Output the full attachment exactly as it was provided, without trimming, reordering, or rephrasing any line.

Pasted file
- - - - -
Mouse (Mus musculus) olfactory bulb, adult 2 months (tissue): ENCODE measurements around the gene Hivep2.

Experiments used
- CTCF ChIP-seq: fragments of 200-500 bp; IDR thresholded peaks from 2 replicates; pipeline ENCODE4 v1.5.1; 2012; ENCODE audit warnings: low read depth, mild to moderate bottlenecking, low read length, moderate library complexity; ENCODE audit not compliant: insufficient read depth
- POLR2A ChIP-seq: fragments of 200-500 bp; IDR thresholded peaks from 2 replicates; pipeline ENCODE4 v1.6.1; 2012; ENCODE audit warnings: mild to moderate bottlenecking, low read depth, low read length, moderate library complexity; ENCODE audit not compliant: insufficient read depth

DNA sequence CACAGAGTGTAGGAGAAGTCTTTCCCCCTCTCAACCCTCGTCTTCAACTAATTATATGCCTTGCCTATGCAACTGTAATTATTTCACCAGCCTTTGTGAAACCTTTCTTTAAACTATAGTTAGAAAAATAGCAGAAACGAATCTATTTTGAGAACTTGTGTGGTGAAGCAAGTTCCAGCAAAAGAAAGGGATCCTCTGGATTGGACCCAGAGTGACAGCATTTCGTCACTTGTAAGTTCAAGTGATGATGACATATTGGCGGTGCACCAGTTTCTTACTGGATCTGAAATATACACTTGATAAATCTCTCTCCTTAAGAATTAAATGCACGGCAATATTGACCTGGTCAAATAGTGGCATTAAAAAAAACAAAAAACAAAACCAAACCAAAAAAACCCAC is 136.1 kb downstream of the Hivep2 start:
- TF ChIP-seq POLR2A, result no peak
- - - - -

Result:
Mouse (Mus musculus) olfactory bulb, adult 2 months (tissue): ENCODE measurements around the gene Hivep2.

Experiments used
- CTCF ChIP-seq: fragments of 200-500 bp; IDR thresholded peaks from 2 replicates; pipeline ENCODE4 v1.5.1; 2012; ENCODE audit warnings: low read depth, mild to moderate bottlenecking, low read length, moderate library complexity; ENCODE audit not compliant: insufficient read depth
- POLR2A ChIP-seq: fragments of 200-500 bp; IDR thresholded peaks from 2 replicates; pipeline ENCODE4 v1.6.1; 2012; ENCODE audit warnings: mild to moderate bottlenecking, low read depth, low read length, moderate library complexity; ENCODE audit not compliant: insufficient read depth

DNA sequence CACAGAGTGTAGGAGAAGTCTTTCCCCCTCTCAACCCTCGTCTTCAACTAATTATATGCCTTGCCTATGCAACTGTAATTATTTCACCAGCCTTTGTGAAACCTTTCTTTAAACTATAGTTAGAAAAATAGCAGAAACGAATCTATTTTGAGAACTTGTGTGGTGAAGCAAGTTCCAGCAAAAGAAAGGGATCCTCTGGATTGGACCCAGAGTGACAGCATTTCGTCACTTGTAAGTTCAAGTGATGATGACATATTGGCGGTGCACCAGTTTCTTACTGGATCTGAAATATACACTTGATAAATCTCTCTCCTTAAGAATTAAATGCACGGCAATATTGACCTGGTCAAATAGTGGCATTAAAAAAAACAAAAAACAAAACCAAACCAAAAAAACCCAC is 136.1 kb downstream of the Hivep2 start:
- TF ChIP-seq POLR2A, result no peak